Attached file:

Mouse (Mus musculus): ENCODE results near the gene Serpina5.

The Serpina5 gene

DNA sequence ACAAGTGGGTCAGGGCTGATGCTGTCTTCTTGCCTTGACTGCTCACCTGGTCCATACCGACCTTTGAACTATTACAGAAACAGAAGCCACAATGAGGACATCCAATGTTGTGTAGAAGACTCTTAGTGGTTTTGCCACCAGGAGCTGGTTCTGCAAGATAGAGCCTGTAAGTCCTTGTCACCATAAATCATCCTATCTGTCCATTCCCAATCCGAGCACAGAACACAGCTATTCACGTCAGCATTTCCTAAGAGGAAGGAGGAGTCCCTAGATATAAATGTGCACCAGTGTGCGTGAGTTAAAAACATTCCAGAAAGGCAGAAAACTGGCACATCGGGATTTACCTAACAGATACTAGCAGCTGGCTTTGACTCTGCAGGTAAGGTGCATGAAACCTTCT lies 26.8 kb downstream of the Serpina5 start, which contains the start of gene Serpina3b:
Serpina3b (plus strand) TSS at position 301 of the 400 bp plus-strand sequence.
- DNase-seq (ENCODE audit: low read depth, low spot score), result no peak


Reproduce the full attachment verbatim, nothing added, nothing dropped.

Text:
Mouse (Mus musculus): ENCODE results near the gene Serpina5.

The Serpina5 gene

DNA sequence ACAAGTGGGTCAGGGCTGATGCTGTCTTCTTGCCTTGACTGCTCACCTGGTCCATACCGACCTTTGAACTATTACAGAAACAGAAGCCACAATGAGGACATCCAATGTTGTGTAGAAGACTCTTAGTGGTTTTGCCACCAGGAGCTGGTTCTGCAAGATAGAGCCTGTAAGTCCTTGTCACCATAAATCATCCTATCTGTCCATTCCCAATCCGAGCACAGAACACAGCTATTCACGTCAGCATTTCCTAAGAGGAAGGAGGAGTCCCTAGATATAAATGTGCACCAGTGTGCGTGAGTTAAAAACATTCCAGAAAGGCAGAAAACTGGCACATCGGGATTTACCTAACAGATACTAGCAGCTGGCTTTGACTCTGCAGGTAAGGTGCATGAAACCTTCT lies 26.8 kb downstream of the Serpina5 start, which contains the start of gene Serpina3b:
Serpina3b (plus strand) TSS at position 301 of the 400 bp plus-strand sequence.
- DNase-seq (ENCODE audit: low read depth, low spot score), result no peak